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I have often described a divorced guy like a man wearing a tux with brown shoes. Another analogy that I have used is that he is like a car with four good tires, with one donut tire in the trunk. He’s the donut.
I once had a purpose when I read God’s Word that motivated me to minister to others, but now I am divorced. And my usefulness feels more like relegation to a back-up position in a dark trunk. – Divorced Guy
The divorced guy had a life partner once upon a time. He used to enjoy relational contexts that were mostly married couples. After marriage, his network changed from singles to couples. He became a married guy in a married world. Today, he’s single again.
He lives in that surreal place between married and single, and he doesn’t fit well in either context. When he enters a room, he scans the crowd only to see husband/wife, husband/wife, husband/wife, husband/wife, and himself.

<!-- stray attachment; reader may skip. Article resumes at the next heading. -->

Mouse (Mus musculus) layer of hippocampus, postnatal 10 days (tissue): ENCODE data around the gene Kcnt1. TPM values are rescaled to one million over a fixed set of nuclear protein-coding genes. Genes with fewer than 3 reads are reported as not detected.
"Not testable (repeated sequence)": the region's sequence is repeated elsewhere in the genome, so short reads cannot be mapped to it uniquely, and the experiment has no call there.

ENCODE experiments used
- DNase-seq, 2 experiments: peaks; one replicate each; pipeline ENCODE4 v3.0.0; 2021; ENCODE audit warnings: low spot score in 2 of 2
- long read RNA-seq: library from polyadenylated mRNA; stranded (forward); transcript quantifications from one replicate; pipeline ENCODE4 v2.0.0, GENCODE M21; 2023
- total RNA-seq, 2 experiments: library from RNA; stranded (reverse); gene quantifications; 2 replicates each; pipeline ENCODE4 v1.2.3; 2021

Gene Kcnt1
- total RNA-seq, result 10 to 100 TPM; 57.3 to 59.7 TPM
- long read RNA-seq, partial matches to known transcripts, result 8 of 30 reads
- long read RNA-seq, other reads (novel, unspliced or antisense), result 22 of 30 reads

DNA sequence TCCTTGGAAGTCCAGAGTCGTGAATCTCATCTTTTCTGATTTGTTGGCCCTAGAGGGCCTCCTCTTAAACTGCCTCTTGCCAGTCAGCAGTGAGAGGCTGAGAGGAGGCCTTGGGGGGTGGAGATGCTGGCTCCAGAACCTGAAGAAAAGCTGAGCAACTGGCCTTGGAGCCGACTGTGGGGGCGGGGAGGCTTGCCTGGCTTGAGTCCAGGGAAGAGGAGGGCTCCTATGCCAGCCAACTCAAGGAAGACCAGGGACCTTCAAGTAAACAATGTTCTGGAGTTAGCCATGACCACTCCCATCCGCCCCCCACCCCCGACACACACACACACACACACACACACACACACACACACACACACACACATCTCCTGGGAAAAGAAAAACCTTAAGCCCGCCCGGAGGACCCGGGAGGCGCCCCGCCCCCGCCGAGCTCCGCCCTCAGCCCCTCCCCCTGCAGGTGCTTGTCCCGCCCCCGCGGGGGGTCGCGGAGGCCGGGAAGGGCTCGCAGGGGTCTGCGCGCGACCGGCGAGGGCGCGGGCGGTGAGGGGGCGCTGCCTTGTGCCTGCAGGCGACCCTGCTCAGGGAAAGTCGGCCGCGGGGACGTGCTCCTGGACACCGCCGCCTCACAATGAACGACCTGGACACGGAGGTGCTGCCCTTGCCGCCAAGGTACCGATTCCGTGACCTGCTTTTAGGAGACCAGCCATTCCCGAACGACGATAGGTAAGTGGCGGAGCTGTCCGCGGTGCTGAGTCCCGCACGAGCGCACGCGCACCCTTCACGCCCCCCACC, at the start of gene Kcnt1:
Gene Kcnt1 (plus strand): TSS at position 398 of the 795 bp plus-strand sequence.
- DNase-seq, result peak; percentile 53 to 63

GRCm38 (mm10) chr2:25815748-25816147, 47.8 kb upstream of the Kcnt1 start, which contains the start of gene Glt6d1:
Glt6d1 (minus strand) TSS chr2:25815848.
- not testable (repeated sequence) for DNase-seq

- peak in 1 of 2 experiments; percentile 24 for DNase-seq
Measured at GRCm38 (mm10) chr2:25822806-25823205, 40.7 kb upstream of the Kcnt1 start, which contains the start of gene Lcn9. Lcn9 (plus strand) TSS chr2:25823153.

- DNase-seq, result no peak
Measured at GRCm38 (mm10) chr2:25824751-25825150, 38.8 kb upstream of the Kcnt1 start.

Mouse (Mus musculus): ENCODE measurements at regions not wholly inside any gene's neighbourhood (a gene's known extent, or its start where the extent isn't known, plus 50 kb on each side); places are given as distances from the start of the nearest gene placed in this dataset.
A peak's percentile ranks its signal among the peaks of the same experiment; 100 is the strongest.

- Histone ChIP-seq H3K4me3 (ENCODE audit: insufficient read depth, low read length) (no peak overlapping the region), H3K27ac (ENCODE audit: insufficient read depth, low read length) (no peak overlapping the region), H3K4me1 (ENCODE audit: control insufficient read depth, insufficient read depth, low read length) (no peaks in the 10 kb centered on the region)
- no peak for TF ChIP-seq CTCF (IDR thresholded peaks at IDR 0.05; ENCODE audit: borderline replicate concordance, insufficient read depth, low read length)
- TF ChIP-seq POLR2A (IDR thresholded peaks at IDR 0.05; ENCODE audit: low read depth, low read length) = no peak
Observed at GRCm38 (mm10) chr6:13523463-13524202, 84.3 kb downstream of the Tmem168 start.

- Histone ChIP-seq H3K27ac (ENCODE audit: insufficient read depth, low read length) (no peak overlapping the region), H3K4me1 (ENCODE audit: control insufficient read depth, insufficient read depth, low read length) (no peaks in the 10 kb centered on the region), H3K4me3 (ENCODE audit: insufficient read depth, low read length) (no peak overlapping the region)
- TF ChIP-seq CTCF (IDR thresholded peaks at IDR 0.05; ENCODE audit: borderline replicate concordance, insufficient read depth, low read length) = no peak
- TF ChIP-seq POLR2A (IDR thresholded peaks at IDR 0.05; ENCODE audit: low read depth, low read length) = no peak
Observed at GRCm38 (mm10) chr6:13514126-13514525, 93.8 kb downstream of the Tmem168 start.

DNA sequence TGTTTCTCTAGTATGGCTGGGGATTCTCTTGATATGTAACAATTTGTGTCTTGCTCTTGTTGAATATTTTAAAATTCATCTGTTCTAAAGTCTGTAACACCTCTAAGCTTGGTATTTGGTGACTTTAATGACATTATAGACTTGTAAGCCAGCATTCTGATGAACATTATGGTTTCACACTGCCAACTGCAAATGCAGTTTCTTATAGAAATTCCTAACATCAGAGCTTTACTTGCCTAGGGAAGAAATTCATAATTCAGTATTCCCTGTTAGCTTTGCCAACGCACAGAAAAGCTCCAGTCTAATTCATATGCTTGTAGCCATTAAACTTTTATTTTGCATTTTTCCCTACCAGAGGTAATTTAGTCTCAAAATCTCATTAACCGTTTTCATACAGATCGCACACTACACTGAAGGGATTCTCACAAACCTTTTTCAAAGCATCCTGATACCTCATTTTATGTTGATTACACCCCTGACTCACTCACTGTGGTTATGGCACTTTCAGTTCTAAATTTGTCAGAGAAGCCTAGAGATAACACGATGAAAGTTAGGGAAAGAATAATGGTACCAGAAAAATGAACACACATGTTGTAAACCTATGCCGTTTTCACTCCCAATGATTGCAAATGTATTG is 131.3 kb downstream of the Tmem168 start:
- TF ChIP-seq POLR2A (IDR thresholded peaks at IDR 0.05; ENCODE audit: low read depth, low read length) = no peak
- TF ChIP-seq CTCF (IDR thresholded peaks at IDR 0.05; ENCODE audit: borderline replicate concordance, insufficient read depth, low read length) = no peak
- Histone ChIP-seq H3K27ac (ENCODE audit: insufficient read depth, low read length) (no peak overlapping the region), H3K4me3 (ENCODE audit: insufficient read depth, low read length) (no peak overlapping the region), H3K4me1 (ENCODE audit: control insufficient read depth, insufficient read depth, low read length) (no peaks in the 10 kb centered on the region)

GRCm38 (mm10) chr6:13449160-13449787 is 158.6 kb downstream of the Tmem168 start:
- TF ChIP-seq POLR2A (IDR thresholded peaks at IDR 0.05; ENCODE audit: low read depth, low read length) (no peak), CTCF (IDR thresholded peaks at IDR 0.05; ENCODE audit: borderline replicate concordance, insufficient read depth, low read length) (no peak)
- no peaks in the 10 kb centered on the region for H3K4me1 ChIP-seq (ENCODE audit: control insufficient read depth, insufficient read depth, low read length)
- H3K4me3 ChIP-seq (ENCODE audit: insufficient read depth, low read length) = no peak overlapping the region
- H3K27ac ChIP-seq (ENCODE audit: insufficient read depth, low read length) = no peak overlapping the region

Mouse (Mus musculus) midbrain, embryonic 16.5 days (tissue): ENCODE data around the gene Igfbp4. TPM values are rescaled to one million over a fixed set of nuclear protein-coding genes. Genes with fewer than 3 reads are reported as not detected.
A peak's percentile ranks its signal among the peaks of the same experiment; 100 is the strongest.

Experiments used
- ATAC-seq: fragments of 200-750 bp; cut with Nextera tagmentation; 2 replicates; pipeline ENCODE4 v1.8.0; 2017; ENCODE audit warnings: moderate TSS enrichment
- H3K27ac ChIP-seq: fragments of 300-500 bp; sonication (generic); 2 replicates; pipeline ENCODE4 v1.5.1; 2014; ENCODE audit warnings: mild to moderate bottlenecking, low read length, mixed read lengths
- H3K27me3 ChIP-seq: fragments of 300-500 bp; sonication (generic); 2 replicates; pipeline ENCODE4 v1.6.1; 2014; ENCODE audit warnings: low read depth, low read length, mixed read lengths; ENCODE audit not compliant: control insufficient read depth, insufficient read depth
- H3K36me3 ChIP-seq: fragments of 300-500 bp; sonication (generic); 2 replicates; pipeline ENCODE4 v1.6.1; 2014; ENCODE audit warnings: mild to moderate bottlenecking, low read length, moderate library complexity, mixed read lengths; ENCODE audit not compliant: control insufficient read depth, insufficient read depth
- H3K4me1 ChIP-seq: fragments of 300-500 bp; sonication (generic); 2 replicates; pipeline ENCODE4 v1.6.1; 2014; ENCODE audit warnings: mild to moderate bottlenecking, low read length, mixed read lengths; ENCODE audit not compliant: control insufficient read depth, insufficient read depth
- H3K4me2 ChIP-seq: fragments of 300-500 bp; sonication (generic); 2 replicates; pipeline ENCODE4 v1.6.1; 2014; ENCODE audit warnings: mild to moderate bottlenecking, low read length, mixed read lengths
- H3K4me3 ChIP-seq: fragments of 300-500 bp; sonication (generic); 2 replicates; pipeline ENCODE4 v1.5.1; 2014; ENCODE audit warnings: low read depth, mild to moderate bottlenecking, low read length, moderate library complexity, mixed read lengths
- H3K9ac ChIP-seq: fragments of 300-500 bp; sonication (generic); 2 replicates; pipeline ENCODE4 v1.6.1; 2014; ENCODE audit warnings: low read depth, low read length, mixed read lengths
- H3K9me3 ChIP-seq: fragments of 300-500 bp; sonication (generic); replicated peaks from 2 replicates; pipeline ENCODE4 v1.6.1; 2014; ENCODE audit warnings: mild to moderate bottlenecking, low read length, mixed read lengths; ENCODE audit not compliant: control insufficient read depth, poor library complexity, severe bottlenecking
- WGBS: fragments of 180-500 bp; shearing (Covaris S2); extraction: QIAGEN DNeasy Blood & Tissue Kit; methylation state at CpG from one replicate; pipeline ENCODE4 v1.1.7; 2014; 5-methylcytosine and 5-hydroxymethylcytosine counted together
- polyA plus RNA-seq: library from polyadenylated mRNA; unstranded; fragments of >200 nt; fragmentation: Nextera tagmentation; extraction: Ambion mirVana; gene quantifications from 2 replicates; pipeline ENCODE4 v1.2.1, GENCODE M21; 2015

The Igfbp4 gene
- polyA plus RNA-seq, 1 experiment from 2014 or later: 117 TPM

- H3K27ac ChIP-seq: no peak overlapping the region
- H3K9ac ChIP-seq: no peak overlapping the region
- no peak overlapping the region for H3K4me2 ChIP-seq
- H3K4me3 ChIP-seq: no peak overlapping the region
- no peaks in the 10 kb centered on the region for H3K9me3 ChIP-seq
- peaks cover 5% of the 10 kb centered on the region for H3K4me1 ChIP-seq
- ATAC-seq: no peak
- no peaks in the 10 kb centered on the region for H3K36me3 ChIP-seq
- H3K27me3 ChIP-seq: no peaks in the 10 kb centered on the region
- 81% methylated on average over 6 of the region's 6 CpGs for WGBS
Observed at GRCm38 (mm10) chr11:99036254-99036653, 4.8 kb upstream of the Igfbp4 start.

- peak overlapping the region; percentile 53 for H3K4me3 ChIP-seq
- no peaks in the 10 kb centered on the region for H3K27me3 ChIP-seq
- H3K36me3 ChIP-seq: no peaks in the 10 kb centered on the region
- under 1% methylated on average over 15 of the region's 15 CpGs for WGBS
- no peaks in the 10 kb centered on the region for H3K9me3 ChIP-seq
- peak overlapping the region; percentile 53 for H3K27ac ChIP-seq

He’s the odd man out—something akin to a spare tire in the trunk. Besides having worked through the disappointment of a marriage gone wrong, he now has to figure out where he fits into his scary new world.
Few opportunities picture the gospel better than reaching out to a divorced person, whether it’s a male or female. The Savior came for the outcast, downtrodden, defeated, and broken. The pain of divorce is hard to explain to those who have not walked this lonely road. Here are a few thoughts that will serve you as you seek to help our divorced brothers and sisters who are trying to start over again.
Divorce is not God’s best; he knows this, so don’t tell him. He is well aware that he has made mistakes. Ironically, blunders fit perfectly into the schema of the gospel. The gospel is not for the mistake-less. God came to rescue a mistake-ridden people.
What a privilege you and I have to model the gospel to a particular kind of hurting people in our churches, as well as our communities. Have you loved on a divorced person today practically?